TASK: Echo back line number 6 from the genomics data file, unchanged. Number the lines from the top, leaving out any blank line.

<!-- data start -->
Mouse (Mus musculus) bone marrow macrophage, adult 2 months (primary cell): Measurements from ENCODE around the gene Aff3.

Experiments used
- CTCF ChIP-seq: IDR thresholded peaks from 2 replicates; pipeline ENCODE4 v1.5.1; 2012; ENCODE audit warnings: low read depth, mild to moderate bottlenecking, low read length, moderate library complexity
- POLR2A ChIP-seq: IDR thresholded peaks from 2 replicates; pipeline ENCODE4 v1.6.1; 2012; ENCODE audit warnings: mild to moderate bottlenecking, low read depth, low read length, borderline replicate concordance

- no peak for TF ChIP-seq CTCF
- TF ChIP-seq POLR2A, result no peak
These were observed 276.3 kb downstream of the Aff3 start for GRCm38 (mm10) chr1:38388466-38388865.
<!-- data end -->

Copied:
- TF ChIP-seq POLR2A, result no peak